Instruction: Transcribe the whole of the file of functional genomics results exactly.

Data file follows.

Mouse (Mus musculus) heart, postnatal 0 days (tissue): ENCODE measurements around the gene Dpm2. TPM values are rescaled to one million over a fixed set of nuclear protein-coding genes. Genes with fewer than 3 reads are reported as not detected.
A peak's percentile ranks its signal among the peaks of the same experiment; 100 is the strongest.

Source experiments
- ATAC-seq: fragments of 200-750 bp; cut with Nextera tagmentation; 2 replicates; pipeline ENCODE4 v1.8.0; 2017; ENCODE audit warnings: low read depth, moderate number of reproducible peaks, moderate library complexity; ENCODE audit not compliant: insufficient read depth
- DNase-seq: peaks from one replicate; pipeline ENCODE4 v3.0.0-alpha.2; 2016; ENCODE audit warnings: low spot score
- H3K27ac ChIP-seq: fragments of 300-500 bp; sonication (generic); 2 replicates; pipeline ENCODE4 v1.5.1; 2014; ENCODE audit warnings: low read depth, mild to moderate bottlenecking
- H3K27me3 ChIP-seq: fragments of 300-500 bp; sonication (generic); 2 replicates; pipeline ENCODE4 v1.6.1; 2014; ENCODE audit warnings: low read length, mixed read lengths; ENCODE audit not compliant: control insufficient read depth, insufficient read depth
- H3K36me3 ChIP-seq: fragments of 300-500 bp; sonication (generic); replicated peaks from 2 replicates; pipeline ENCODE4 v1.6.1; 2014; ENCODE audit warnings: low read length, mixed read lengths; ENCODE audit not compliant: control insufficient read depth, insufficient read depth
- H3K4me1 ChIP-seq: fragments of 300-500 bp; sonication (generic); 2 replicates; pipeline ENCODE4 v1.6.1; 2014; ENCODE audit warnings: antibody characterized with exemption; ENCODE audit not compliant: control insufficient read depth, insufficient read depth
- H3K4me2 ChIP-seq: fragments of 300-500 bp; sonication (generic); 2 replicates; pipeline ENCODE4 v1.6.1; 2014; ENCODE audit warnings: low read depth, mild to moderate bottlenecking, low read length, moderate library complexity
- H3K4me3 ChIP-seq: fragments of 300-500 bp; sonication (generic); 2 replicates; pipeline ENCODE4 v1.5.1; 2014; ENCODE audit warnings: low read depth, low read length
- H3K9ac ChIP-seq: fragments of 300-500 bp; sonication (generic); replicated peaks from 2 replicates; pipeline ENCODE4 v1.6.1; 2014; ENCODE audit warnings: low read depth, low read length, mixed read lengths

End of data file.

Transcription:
Mouse (Mus musculus) heart, postnatal 0 days (tissue): ENCODE measurements around the gene Dpm2. TPM values are rescaled to one million over a fixed set of nuclear protein-coding genes. Genes with fewer than 3 reads are reported as not detected.
A peak's percentile ranks its signal among the peaks of the same experiment; 100 is the strongest.

Source experiments
- ATAC-seq: fragments of 200-750 bp; cut with Nextera tagmentation; 2 replicates; pipeline ENCODE4 v1.8.0; 2017; ENCODE audit warnings: low read depth, moderate number of reproducible peaks, moderate library complexity; ENCODE audit not compliant: insufficient read depth
- DNase-seq: peaks from one replicate; pipeline ENCODE4 v3.0.0-alpha.2; 2016; ENCODE audit warnings: low spot score
- H3K27ac ChIP-seq: fragments of 300-500 bp; sonication (generic); 2 replicates; pipeline ENCODE4 v1.5.1; 2014; ENCODE audit warnings: low read depth, mild to moderate bottlenecking
- H3K27me3 ChIP-seq: fragments of 300-500 bp; sonication (generic); 2 replicates; pipeline ENCODE4 v1.6.1; 2014; ENCODE audit warnings: low read length, mixed read lengths; ENCODE audit not compliant: control insufficient read depth, insufficient read depth
- H3K36me3 ChIP-seq: fragments of 300-500 bp; sonication (generic); replicated peaks from 2 replicates; pipeline ENCODE4 v1.6.1; 2014; ENCODE audit warnings: low read length, mixed read lengths; ENCODE audit not compliant: control insufficient read depth, insufficient read depth
- H3K4me1 ChIP-seq: fragments of 300-500 bp; sonication (generic); 2 replicates; pipeline ENCODE4 v1.6.1; 2014; ENCODE audit warnings: antibody characterized with exemption; ENCODE audit not compliant: control insufficient read depth, insufficient read depth
- H3K4me2 ChIP-seq: fragments of 300-500 bp; sonication (generic); 2 replicates; pipeline ENCODE4 v1.6.1; 2014; ENCODE audit warnings: low read depth, mild to moderate bottlenecking, low read length, moderate library complexity
- H3K4me3 ChIP-seq: fragments of 300-500 bp; sonication (generic); 2 replicates; pipeline ENCODE4 v1.5.1; 2014; ENCODE audit warnings: low read depth, low read length
- H3K9ac ChIP-seq: fragments of 300-500 bp; sonication (generic); replicated peaks from 2 replicates; pipeline ENCODE4 v1.6.1; 2014; ENCODE audit warnings: low read depth, low read length, mixed read lengths